Tuvia Book
Tuvia Book
Author, educator, Tour-Guide, artist

Tears and Joy: From Yom Hazikaron to Yom Ha’Azmaut

Those who sow in tears, will reap in joy. (Psalm 126:5)

I attended my first funeral when I was 19. The theme colour was purple. Hundreds of mourners from my IDF Givati unit were gathered to pay our final respects to one of our brothers-in-arms. After the appropriate prayers and psalms were recited, the silence of the military cemetery was shattered by the report of the honour guard. This was followed by the cries of family and friends as the flag-draped coffin was slowly lowered into the soil of Israel. All these years later the memory that sticks with me of that awful day is that everyone, from the Brigade commander to the family members, were united in grief for our brother who was killed in action defending our homeland.

Givati Brigade soldiers on Mt. Herzl. Photo (c) t. Book, 2021

It is no coincidence that Yom Hazikaron (Memorial Day) immediately precedes Yom Ha’Atzmaut (Independence Day), for without the former the latter would not be possible.  The “hope of 2,000 years to be a free people in our land” (Hatikvah) only became a reality when we Jews took matters into our own hands.  It is not enough to yearn, weep, hope and pray as the Jews did for almost two stateless millennia.  One has to stand up and do what is right, to “walk the walk.”

One of the big lessons I learned in my regular IDF service and subsequent years of reserve duty was drummed into us during basic training.  After running around for hours in the sun, we were given a few minutes to rest in our tent.  We all flopped gratefully onto our camp beds.  After a few seconds the sergeant stood outside and asked for a volunteer.  Initially we all said:  “Nu, somebody go out.”  When there was no volunteer forthcoming, the sergeant shouted, “everybody out!”  This scenario repeated itself until suddenly the realization dawned that sometimes one must step forward to be the “someone” who volunteers.  In the words of Gandhi: “We must become the change we wish to see.”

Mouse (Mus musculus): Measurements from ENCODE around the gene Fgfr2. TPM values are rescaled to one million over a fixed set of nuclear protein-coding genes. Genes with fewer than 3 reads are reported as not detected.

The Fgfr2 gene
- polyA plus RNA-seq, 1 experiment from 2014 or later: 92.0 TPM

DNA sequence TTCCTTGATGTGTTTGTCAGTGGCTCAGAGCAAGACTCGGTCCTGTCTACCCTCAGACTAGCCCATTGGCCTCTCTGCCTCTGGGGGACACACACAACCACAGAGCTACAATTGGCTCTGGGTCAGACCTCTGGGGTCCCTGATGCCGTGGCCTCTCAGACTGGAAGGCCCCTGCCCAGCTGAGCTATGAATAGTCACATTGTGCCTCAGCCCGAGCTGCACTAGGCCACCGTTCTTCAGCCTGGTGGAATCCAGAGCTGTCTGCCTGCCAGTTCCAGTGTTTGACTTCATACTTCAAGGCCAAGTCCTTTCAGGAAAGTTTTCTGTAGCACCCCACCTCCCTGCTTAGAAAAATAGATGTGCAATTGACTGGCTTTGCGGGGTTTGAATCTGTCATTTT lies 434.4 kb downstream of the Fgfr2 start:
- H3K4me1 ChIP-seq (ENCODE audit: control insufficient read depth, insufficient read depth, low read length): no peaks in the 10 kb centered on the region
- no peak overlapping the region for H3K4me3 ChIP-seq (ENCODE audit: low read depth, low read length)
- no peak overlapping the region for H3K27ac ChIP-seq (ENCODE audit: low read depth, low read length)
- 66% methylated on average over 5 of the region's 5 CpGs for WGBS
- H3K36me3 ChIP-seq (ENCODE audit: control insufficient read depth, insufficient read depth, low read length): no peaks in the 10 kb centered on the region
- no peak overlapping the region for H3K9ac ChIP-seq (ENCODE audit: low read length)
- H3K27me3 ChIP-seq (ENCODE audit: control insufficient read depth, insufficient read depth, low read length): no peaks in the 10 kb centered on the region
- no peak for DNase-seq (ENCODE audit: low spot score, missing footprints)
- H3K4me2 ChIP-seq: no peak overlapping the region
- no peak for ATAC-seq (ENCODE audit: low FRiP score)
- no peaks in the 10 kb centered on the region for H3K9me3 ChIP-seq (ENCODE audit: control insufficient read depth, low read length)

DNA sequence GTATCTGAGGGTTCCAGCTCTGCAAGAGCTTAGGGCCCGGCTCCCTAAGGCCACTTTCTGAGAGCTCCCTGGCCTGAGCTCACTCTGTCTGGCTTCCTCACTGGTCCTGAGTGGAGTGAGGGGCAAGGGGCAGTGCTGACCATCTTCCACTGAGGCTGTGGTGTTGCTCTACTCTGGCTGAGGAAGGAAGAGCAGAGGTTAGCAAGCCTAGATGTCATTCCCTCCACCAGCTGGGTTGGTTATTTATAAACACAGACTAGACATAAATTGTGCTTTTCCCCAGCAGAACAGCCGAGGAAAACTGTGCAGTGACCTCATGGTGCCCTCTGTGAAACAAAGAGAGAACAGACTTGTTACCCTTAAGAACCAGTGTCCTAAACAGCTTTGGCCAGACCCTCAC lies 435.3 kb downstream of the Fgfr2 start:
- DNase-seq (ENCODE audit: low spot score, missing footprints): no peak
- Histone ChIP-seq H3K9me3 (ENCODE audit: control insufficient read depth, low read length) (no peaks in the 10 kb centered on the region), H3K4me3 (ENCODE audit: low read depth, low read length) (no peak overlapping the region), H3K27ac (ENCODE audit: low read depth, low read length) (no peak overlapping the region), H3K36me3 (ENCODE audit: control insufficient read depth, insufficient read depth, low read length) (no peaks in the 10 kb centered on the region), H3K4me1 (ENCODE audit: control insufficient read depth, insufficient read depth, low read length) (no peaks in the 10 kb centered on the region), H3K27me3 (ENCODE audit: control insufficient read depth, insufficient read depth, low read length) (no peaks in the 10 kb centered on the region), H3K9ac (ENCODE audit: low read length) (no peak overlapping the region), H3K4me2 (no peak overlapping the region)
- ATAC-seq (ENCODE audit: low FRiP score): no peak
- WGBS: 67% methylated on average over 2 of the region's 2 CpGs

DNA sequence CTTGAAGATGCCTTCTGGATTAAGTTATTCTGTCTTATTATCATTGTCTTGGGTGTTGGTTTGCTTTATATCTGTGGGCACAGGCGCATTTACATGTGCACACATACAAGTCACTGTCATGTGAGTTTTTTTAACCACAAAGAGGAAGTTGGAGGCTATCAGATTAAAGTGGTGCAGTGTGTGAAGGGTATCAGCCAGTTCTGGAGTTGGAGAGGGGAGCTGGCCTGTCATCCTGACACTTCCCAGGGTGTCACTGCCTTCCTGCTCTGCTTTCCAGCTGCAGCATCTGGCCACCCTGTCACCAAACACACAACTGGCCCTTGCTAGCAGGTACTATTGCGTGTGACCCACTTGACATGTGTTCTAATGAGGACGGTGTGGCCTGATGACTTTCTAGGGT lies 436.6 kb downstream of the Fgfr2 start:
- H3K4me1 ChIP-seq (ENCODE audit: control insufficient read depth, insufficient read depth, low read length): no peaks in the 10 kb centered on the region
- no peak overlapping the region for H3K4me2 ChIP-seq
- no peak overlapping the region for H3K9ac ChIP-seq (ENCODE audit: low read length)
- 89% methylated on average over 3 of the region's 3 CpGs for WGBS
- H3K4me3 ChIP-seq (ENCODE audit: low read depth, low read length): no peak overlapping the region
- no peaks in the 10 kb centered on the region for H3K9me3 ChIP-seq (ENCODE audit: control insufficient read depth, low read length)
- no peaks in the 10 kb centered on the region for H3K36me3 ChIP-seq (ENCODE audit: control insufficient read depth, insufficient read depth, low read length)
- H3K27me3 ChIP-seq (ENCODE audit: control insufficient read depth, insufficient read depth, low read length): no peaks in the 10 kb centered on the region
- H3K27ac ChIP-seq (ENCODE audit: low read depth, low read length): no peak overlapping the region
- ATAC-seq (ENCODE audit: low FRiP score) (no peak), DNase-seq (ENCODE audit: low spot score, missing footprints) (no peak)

This year, as we commemorate and pay tribute to the 23,835 casualties of war and terrorism on Yom Hazikaron, and celebrate our 73rd Yom Ha’Atzmaut, let us be grateful for those young men and women who give the best years of their life, and sometimes their very lives themselves, and are the people who step forward to keep our Zionist dream alive. Chag Sameach!

About the Author
Dr. Tuvia Book was born in London and raised in both the UK and South Africa. After making Aliya at the age of 17 and studying in Yeshiva he volunteered for the IDF, where he served in an elite combat unit. Upon his discharge he completed his BA at Bar-Ilan University, as well as certification in graphic design. He then served as the Information Officer at the Israeli Consulate of Philadelphia, while earning a graduate degree in Jewish Studies. Upon his return to Israel, Dr. Book graduated from a course of study with the Israeli Ministry of Tourism, and is a licensed tour guide. Tuvia has been working in the field of Jewish Education, both formal and informal, for many years. He has guided and taught Jewish students and educators from around the English-speaking world for some of Israel’s premier educational institutions and programs. Tuvia has been guiding groups for Birthright Israel since its inception and, in addition, has lectured throughout North America, Australia, Europe and South Africa. Tuvia served as a Shaliach (emissary) for the Jewish Agency for Israel as the Director of Israel and Zionist Education at the Board of Jewish Education of Greater New York (Jewish Education Project). He was a lecturer/educational guide at the Alexander Muss Institute for Israel Education (AMIIE) in Israel for a decade. Tuvia has lectured at both Bar Ilan University and Hebrew University. He is a Senior Editor and Teaching Fellow at the Tikvah Fund. Tuvia is the author and illustrator the internationally acclaimed Israel education curriculum; "For the Sake of Zion; A Curriculum of Israel Studies" (Fifth edition, Koren 2017), and "Moral Dilemmas of the Modern Israeli Soldier" (Rama, 2011) and has a doctorate in Israel Education. His latest book, "Jewish Journeys, The Second Temple Period to the Bar Kokhba Revolt – 536 BCE-136 CE," will be published by Koren this year.
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